Humans imperfectly recruit reward systems as they learn to achieve novel goals
Gaia Molinaro, Anne Collins, University of California, Berkeley, United States
Posters 1 Poster
Pacific Ballroom H-O
Thu, 25 Aug, 19:30 - 21:30 Pacific Time (UTC -7)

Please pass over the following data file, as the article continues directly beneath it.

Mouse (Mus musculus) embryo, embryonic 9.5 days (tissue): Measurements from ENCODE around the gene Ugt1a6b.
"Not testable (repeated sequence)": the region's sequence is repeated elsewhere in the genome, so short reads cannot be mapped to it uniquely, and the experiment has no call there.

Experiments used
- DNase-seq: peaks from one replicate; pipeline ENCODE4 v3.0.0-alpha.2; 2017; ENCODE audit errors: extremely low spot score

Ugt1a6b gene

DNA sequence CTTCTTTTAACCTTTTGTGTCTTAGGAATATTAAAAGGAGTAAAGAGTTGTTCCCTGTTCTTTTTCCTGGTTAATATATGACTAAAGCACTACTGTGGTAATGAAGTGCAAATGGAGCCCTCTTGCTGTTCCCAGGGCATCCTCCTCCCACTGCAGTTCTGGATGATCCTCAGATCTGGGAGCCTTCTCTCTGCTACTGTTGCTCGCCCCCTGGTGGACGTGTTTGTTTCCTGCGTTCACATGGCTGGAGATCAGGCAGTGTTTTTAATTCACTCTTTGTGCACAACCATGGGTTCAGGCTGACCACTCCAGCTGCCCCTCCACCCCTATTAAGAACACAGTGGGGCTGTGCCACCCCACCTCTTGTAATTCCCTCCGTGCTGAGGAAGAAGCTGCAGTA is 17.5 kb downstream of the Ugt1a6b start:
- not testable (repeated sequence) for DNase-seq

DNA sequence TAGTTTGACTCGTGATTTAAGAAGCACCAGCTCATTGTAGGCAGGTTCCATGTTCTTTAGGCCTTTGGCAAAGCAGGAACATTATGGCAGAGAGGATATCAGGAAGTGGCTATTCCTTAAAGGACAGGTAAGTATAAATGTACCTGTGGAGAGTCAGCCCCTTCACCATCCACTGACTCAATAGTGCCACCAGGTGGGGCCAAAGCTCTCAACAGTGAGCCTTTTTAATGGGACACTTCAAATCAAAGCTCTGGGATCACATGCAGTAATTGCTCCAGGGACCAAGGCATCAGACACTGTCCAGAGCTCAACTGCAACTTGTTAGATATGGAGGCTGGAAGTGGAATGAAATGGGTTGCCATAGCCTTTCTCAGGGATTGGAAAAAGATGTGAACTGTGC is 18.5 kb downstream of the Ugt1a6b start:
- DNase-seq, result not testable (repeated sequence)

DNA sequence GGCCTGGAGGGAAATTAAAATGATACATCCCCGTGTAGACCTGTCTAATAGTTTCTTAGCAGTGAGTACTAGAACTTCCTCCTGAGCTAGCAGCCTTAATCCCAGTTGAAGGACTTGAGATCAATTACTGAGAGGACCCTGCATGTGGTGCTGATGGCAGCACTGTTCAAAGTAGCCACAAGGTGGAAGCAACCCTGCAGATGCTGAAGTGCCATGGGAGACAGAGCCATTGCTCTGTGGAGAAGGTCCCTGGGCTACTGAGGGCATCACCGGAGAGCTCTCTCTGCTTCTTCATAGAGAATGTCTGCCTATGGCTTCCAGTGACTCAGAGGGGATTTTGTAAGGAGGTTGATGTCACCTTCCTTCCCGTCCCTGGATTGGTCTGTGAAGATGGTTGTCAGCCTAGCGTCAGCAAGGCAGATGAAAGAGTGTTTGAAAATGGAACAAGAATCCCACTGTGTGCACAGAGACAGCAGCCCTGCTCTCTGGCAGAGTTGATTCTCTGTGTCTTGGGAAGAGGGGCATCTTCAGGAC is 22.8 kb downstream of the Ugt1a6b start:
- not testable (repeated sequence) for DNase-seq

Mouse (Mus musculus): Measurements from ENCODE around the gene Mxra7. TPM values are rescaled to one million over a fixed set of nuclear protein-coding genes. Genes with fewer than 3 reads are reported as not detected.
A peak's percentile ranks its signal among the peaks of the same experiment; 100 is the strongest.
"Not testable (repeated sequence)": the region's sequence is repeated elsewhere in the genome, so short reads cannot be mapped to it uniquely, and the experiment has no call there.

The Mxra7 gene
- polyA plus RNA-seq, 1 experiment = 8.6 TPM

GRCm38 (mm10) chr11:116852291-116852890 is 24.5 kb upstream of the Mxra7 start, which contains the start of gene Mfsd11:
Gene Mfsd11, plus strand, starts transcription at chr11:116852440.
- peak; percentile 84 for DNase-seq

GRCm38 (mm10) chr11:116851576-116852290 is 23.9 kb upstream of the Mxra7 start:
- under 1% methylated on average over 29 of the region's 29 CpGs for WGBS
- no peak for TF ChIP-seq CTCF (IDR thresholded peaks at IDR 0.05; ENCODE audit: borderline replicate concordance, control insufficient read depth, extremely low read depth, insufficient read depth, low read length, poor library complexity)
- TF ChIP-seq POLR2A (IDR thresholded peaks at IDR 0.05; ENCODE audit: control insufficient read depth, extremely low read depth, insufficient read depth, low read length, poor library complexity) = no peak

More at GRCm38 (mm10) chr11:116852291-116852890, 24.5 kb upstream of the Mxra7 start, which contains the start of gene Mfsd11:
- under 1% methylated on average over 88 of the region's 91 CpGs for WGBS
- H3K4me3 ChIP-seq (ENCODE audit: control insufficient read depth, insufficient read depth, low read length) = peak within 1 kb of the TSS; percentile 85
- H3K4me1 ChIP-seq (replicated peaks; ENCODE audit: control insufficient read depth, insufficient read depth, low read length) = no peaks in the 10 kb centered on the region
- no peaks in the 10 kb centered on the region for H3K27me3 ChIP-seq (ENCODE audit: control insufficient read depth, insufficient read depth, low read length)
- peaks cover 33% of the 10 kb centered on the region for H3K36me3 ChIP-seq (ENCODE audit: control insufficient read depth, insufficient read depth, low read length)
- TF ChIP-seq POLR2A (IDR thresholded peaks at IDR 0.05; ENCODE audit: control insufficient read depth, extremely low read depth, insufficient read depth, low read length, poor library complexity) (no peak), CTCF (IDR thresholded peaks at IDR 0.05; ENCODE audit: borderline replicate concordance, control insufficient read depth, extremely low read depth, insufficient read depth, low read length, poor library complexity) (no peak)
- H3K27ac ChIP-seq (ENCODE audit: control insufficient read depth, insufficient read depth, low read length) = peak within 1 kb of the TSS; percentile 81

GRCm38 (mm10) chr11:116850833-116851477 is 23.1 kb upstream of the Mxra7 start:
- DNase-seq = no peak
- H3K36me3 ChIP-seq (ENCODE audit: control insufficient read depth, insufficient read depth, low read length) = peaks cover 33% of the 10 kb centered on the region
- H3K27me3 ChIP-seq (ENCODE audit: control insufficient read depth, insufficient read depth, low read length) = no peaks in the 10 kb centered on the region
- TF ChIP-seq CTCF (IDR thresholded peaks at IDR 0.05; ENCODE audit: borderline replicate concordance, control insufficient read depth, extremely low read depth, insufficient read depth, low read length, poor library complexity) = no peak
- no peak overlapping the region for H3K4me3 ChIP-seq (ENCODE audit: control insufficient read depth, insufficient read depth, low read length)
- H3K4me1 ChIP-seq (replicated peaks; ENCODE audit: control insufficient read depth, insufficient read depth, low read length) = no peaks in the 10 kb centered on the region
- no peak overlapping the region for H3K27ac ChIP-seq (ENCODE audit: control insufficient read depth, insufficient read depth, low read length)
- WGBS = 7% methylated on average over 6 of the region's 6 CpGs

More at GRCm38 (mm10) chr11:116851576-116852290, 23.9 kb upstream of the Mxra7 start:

Transient goals are key motivators in human learning. Extending the classic reinforcement learning framework to include a flexible mapping of outcomes to rewards according to current goals accounts for goals as intrinsic reinforcers. However, learning by encoding transient goals as rewards is slower than learning with familiar rewards. Here, we test whether this effect is due to occasional lapses in goal encoding and the subsequent value updating. We tasked human participants with learning from both familiar rewards (the "Points" condition) and abstract novel "goal" images (the "Goals" condition). To detect lapses in goal encoding, we asked participants to report all positive outcomes they received. Behavioral results replicated our previous finding that people learn less efficiently when they encode goals as rewards than directly receiving familiar rewards. However, our modeling analysis suggested that lapses could not fully explain this behavioral discrepancy. This finding challenges the hypothesis that lapses are the primary cause of slower goal-driven learning, providing insights into the complex cognitive mechanisms of how humans learn from flexible, goal-dependent value assignments.